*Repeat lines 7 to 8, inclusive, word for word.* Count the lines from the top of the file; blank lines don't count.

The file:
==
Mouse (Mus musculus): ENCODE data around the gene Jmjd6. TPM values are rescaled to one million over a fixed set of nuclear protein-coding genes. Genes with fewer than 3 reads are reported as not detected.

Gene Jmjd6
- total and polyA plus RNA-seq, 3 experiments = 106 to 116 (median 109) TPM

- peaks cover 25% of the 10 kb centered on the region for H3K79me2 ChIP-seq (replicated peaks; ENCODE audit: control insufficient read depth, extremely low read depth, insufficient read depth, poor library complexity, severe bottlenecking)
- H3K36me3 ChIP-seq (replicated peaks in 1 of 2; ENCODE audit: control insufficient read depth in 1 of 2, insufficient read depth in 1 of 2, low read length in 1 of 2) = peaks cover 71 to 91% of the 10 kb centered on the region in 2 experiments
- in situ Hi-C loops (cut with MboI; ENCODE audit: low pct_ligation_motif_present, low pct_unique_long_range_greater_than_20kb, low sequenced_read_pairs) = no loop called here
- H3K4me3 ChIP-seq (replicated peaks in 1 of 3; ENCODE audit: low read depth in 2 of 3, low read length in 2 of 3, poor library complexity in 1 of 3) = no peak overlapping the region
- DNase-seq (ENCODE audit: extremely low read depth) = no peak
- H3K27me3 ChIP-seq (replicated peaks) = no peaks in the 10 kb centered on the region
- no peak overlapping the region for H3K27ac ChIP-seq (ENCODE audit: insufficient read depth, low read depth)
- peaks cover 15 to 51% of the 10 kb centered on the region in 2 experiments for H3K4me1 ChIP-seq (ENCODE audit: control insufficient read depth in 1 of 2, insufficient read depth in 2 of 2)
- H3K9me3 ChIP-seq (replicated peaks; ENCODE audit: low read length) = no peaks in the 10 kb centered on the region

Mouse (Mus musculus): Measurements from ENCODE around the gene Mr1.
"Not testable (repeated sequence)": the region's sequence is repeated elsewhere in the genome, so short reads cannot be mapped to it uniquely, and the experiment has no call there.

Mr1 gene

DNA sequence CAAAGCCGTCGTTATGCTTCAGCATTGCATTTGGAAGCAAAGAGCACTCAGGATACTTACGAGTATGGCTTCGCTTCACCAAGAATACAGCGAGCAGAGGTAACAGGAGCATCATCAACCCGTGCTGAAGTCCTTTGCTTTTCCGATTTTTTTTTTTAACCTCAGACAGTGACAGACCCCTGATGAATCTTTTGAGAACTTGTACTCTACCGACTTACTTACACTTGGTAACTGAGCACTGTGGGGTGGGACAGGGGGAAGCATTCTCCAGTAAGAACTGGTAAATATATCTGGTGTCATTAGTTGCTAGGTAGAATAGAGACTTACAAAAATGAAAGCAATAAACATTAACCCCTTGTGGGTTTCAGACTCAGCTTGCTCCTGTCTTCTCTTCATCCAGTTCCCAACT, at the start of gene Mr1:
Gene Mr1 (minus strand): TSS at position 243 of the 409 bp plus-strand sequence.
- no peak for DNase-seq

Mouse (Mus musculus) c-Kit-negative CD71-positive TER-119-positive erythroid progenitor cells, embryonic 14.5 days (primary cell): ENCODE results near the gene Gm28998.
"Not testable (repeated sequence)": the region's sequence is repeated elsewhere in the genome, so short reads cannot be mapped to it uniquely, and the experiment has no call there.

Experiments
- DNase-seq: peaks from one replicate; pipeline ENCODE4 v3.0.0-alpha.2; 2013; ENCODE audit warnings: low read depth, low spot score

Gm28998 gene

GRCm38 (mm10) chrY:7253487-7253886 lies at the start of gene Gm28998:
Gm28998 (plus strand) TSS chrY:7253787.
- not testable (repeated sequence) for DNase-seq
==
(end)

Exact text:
- H3K4me3 ChIP-seq (replicated peaks in 1 of 3; ENCODE audit: low read depth in 2 of 3, low read length in 2 of 3, poor library complexity in 1 of 3) = no peak overlapping the region
- DNase-seq (ENCODE audit: extremely low read depth) = no peak